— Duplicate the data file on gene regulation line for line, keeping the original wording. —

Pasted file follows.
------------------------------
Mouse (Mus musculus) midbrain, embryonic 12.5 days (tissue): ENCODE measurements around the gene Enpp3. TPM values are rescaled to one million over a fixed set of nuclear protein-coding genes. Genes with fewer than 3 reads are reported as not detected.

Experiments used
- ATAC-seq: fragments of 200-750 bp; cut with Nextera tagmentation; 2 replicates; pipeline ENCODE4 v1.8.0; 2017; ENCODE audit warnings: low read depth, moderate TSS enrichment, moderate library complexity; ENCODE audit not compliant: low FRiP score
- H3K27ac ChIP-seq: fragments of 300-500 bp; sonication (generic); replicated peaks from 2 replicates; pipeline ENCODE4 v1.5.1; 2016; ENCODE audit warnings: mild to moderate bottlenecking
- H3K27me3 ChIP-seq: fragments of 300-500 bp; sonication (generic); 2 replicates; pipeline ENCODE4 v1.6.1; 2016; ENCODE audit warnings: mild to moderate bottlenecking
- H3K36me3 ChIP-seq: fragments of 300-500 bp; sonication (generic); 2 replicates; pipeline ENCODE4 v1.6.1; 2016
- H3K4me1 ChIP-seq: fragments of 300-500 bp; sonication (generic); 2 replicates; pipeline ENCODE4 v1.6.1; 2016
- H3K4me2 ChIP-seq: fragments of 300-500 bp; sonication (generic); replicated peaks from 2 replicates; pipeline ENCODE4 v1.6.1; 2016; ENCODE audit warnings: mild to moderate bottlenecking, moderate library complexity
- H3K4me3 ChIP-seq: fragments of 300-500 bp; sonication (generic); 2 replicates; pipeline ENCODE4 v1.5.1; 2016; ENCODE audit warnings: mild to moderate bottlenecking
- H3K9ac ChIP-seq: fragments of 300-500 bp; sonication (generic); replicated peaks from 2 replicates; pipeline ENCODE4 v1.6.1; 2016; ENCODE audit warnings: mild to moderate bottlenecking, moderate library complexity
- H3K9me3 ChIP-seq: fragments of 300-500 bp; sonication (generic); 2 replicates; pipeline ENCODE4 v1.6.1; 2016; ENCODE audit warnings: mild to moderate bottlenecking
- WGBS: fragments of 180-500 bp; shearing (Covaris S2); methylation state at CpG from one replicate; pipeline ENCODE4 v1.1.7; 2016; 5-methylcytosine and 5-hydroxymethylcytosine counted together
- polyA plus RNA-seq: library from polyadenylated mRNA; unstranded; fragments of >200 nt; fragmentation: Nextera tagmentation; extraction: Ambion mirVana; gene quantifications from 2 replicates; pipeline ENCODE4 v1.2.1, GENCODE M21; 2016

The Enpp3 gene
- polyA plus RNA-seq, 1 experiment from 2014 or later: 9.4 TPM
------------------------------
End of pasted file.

Mouse (Mus musculus) midbrain, embryonic 12.5 days (tissue): ENCODE measurements around the gene Enpp3. TPM values are rescaled to one million over a fixed set of nuclear protein-coding genes. Genes with fewer than 3 reads are reported as not detected.

Experiments used
- ATAC-seq: fragments of 200-750 bp; cut with Nextera tagmentation; 2 replicates; pipeline ENCODE4 v1.8.0; 2017; ENCODE audit warnings: low read depth, moderate TSS enrichment, moderate library complexity; ENCODE audit not compliant: low FRiP score
- H3K27ac ChIP-seq: fragments of 300-500 bp; sonication (generic); replicated peaks from 2 replicates; pipeline ENCODE4 v1.5.1; 2016; ENCODE audit warnings: mild to moderate bottlenecking
- H3K27me3 ChIP-seq: fragments of 300-500 bp; sonication (generic); 2 replicates; pipeline ENCODE4 v1.6.1; 2016; ENCODE audit warnings: mild to moderate bottlenecking
- H3K36me3 ChIP-seq: fragments of 300-500 bp; sonication (generic); 2 replicates; pipeline ENCODE4 v1.6.1; 2016
- H3K4me1 ChIP-seq: fragments of 300-500 bp; sonication (generic); 2 replicates; pipeline ENCODE4 v1.6.1; 2016
- H3K4me2 ChIP-seq: fragments of 300-500 bp; sonication (generic); replicated peaks from 2 replicates; pipeline ENCODE4 v1.6.1; 2016; ENCODE audit warnings: mild to moderate bottlenecking, moderate library complexity
- H3K4me3 ChIP-seq: fragments of 300-500 bp; sonication (generic); 2 replicates; pipeline ENCODE4 v1.5.1; 2016; ENCODE audit warnings: mild to moderate bottlenecking
- H3K9ac ChIP-seq: fragments of 300-500 bp; sonication (generic); replicated peaks from 2 replicates; pipeline ENCODE4 v1.6.1; 2016; ENCODE audit warnings: mild to moderate bottlenecking, moderate library complexity
- H3K9me3 ChIP-seq: fragments of 300-500 bp; sonication (generic); 2 replicates; pipeline ENCODE4 v1.6.1; 2016; ENCODE audit warnings: mild to moderate bottlenecking
- WGBS: fragments of 180-500 bp; shearing (Covaris S2); methylation state at CpG from one replicate; pipeline ENCODE4 v1.1.7; 2016; 5-methylcytosine and 5-hydroxymethylcytosine counted together
- polyA plus RNA-seq: library from polyadenylated mRNA; unstranded; fragments of >200 nt; fragmentation: Nextera tagmentation; extraction: Ambion mirVana; gene quantifications from 2 replicates; pipeline ENCODE4 v1.2.1, GENCODE M21; 2016

The Enpp3 gene
- polyA plus RNA-seq, 1 experiment from 2014 or later: 9.4 TPM